‘There appears,’ says that clinician, ‘to have been a number of separate injuries rather than one single event.’
It must then have been plain to the Local Authority that the two clinicians on which it was relying appeared to have if not differing opinions as to cause, a different opinion as to occurrence.
 To move on through the schedule, number 3, ‘These burns on E were not due to an accident.’ That is little more than a repeat, on analysis, but in different terminology of Allegation 2.
 Number 4: ‘This assault would have caused E pain and which would have been noticed by her mother and/or her father.’ That is trite and obvious.
 Number 5: ‘The mother and/or father failed to seek timely, appropriate and professional medical attention for E following the infliction of burns upon her.’
 Then number 6: ‘The mother and father have colluded together to hide from the medical professionals, children’s services and the court the truth as to how E suffered these burns.’
 The remainder of the allegations, 7 through 19, are the allegations of physical abuse to which I have hitherto referred and which I will not read into this record.
 It was not until 17th January of this year that any party considered it appropriate to seek independent clinical opinion as to the injuries sustained by E and it was those instructed by the mother who made the application. It appears that some of the delay in their making a reasonably obvious application was caused by some unexplained difficulty with their legal aid funding. Meanwhile, however, the case had come before three separate judges, all Recorders, when a different number of directions were sought concerning, for example, DNA sampling to establish the sibling relationship between the children, the issue of habitual residence given the nationality of the family and eventually the issue of contact, which the Local Authority sought to refuse. It is appropriate to note that the parents had been unable to see their children for some six months by the time contact was, as I understand it, ultimately introduced.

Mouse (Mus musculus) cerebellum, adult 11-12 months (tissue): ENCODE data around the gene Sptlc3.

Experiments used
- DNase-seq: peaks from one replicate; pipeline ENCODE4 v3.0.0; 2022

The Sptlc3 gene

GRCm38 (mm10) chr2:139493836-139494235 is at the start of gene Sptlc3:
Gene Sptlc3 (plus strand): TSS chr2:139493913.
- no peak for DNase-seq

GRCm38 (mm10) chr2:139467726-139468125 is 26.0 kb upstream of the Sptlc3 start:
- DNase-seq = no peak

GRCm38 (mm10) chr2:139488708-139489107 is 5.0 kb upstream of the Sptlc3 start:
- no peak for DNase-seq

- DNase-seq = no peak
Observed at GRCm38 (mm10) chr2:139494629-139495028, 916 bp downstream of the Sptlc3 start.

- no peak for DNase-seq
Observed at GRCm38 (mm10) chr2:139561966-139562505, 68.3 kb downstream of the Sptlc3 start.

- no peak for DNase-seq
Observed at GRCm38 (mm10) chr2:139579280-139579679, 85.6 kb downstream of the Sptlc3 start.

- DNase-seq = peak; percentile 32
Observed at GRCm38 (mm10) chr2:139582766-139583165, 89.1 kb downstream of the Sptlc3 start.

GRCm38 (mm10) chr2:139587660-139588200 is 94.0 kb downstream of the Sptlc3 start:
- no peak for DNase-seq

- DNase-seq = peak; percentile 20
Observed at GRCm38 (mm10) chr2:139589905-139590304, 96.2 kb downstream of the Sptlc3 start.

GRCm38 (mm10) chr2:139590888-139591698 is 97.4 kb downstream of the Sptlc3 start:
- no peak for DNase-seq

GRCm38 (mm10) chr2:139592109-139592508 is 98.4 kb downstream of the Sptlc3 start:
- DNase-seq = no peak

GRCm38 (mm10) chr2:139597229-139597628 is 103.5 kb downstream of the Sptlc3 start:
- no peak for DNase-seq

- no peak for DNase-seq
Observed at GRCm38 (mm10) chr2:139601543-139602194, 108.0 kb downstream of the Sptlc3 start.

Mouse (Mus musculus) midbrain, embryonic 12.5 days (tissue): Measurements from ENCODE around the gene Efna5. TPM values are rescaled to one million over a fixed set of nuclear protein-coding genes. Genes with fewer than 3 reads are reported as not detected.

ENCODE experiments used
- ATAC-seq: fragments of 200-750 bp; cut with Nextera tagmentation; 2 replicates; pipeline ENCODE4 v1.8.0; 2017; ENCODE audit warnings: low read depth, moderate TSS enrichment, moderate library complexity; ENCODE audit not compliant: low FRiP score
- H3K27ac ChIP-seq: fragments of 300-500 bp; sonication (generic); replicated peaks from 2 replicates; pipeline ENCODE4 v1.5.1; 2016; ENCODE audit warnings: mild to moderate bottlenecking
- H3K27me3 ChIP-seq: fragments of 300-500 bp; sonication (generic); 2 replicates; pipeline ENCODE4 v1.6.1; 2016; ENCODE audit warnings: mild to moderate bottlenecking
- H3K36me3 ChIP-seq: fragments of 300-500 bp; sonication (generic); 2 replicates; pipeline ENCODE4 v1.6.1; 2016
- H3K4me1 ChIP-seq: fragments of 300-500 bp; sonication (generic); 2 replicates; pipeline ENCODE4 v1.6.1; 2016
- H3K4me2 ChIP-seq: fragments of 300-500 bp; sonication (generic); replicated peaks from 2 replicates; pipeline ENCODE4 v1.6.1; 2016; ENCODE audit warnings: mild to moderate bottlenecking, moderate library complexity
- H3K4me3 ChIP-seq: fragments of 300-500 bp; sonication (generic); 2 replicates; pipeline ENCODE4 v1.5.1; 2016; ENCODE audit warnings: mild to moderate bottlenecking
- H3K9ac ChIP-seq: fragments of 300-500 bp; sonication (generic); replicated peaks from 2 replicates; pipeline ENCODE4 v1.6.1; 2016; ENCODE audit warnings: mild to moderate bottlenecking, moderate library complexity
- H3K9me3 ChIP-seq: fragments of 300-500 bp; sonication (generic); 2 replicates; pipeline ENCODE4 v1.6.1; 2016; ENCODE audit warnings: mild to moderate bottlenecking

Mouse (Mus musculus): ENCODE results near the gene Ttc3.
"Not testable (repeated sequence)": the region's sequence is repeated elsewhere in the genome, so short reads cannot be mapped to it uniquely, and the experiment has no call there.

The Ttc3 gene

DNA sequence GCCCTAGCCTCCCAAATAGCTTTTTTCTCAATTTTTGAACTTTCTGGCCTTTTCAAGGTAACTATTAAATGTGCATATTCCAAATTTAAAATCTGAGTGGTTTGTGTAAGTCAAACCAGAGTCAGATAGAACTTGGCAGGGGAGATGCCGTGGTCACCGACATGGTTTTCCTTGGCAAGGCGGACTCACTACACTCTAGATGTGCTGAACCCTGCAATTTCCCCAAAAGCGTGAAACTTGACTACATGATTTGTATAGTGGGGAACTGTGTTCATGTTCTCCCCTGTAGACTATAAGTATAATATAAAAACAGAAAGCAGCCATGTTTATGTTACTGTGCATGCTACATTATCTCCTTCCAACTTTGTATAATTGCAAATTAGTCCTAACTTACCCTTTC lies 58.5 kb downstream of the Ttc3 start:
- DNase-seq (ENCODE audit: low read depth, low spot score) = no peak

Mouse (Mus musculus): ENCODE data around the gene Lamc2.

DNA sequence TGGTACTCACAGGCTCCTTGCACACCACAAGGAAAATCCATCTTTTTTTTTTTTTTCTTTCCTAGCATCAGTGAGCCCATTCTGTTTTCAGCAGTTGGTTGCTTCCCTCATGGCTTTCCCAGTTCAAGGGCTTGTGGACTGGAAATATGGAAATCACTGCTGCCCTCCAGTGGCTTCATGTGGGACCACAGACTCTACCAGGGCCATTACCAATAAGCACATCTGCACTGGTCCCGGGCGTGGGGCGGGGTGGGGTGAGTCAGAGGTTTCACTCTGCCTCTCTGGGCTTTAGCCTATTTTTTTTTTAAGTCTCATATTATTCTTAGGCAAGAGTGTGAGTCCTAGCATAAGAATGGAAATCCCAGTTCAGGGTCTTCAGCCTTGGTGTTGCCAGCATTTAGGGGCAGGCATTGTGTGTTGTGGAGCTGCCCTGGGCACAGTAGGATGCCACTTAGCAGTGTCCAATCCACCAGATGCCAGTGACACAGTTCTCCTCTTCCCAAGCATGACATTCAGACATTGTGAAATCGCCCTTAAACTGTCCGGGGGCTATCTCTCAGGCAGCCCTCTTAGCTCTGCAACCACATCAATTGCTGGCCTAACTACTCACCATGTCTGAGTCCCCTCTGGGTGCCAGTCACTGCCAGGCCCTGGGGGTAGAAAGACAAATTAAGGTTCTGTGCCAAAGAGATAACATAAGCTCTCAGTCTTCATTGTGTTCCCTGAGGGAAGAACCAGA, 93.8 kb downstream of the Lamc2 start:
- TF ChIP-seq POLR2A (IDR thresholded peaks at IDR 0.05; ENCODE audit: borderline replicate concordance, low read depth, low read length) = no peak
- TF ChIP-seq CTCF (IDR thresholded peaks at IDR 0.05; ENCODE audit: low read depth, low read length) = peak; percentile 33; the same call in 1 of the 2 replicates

On 6th February 2014 Her Honour Judge Watson, the fourth judge to see the case, ruled that the children were habitually resident within the United Kingdom and she gave permission to instruct Mr Cousins, an experienced burns and plastic surgeon, to prepare a report. His report was not received until 22nd April 2014. Two weeks later, on 4th May 2014, the report of a Mr Raynor, of a similar discipline to Mr Cousins (they both being consultant plastic and burns surgeons), was also received. Mr Raynor had not been instructed by any of the parties, but had been retained by the police in an advisory role to assist the Crown Prosecution Service in establishing whether or not it was appropriate to charge the parents with a criminal offence arising out of one or more of the recorded examinations, observations or disclosures.